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The soil pH is a measure of the acidity or basicity in soils. pH is defined as the negative logarithm (base 10) of the activity of hydronium ions (H+ or, more precisely, H3O+aq) in a solution. It ranges from 0 to 14, with 7 being neutral. A pH below 7 is acidic and above 7 is basic. Soil pH is considered a master variable in soils as it controls many chemical processes that take place. It specifically affects plant nutrient availability by controlling the chemical forms of the nutrient. The optimum pH range for most plants is between 5.5 and 7.0, however many plants have adapted to thrive at pH values outside this range.
|Ultra acid||< 3.5|
|Very strong acid||4.5–5.0|
|Very strongly alkaline||> 9.0|
 Acidity in soils comes from H+ and Al3+ ions in the soil solution and sorbed to soil surfaces. While pH is the measure of H+ in solution, Al3+ is important in acid soils because between pH 4 and 6, Al3+ reacts with water (H2O) forming AlOH2+, and Al(OH)2+, releasing extra H+ ions. Every Al3+ ion can create[clarification needed] 3 H+ ions. Many other processes contribute to the formation of acid soils including rainfall, fertilizer use, plant root activity and the weathering of primary and secondary soil minerals. Acid soils can also be caused by pollutants such as acid rain and mine spoilings.
Basic soils have a high saturation of base cations (K+, Ca2+, Mg2+ and Na+). This is due to an accumulation of soluble salts are classified as either saline soil, sodic soil, saline-sodic soil or alkaline soil. All saline and sodic soils have high salt concentrations, with saline soils being dominated by calcium and magnesium salts and sodic soils being dominated by sodium. Alkaline soils are characterized by the presence of carbonates.[clarification needed]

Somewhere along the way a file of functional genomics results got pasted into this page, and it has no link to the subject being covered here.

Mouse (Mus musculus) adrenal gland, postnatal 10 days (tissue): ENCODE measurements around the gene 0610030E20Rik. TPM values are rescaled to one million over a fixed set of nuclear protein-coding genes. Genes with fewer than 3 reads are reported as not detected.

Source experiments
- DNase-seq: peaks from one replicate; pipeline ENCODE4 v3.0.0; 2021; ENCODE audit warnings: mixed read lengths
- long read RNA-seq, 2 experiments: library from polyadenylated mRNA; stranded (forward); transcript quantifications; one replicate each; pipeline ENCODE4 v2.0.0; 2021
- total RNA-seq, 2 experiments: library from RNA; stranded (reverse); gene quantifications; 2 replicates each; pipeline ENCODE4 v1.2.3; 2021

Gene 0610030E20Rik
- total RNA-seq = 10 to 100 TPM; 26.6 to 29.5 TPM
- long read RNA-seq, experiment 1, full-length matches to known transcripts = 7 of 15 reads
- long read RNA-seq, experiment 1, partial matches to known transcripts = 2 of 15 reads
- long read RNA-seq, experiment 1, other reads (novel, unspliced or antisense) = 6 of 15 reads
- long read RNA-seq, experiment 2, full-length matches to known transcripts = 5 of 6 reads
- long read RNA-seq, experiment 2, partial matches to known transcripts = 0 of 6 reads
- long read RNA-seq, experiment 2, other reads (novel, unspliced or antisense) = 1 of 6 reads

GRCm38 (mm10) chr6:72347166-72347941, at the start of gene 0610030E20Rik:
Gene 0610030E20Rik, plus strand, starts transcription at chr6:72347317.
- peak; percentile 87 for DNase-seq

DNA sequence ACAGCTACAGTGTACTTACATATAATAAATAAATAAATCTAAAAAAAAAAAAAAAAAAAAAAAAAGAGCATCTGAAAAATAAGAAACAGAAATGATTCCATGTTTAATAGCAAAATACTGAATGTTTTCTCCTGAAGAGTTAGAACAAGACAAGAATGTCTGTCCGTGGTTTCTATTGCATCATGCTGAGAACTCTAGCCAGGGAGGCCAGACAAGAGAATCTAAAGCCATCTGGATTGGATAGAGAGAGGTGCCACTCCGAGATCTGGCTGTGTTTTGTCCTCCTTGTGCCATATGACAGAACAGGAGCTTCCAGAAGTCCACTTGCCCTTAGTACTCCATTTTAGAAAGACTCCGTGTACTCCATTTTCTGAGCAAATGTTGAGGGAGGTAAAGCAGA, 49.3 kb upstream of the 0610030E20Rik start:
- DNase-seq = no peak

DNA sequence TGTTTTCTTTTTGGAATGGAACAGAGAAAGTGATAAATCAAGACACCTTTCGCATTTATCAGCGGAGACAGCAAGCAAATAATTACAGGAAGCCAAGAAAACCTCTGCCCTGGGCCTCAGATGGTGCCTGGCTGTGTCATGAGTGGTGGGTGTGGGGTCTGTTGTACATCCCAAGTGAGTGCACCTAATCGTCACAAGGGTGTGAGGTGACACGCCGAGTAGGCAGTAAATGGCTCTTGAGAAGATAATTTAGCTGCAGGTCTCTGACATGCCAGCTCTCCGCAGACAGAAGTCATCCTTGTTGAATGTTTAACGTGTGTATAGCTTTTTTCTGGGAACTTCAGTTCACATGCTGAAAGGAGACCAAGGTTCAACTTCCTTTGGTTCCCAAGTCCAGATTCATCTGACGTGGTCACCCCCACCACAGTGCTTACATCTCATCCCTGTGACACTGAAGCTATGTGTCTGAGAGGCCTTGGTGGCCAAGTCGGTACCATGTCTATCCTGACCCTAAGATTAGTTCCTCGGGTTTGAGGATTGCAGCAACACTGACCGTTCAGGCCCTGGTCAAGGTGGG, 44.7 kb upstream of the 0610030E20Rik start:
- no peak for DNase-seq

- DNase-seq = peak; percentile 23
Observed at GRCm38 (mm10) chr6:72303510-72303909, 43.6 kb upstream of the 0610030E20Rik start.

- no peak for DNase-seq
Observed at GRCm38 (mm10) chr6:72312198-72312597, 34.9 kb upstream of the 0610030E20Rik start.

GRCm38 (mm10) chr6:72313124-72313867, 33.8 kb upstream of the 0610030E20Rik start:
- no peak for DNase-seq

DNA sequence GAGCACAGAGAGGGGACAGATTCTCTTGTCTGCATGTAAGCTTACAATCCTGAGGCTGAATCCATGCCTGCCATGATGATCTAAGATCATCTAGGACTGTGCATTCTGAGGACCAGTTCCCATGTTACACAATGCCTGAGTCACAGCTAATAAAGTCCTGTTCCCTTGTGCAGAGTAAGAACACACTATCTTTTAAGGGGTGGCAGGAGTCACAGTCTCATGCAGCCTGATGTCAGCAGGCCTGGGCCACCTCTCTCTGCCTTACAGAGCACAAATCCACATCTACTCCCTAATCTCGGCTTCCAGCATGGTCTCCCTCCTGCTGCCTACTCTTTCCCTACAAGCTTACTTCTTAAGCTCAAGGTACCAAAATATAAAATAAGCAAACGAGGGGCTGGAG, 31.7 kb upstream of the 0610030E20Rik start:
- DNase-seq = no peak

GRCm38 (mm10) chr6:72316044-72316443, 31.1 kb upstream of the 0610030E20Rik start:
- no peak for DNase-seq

Plants grown in acid soils can experience a variety of symptoms including aluminium (Al), hydrogen (H), and/or manganese (Mn) toxicity, as well as potential nutrient deficiencies of calcium (Ca) and magnesium (Mg).
Aluminium toxicity is the most widespread problem in acid soils. Aluminium is present in all soils, but dissolved Al3+ is toxic to plants; Al3+ is most soluble at low pH, above pH 5.2 little aluminum is in soluble form in most soils. Aluminium is not a plant nutrient, and as such, is not actively taken up by the plants, but enters plant roots passively through osmosis. Aluminium damages roots in several ways: In root tips and Aluminium interferes with the uptake of Calcium, an essential nutrient, as well as bind with phosphate and interfere with production of ATP and DNA, both of which contain phosphate. Aluminium can also restrict cell wall expansion causing roots to become stunted.
Below pH 4, H+ ions themselves[clarification needed] damage root cell membranes.
In soils with high content of manganese (Mn) containing minerals, Manganese toxicity can become a problem at pH 5.6 and below. Manganese, like aluminium becomes increasingly more soluble as pH drops, and Manganese toxicity symptoms can be seen at pH's below 5.6. Mn is an essential plant nutrient, so plants transport manganese into leaves. Classic symptoms of manganese toxicity are crinkling or cupping of leaves.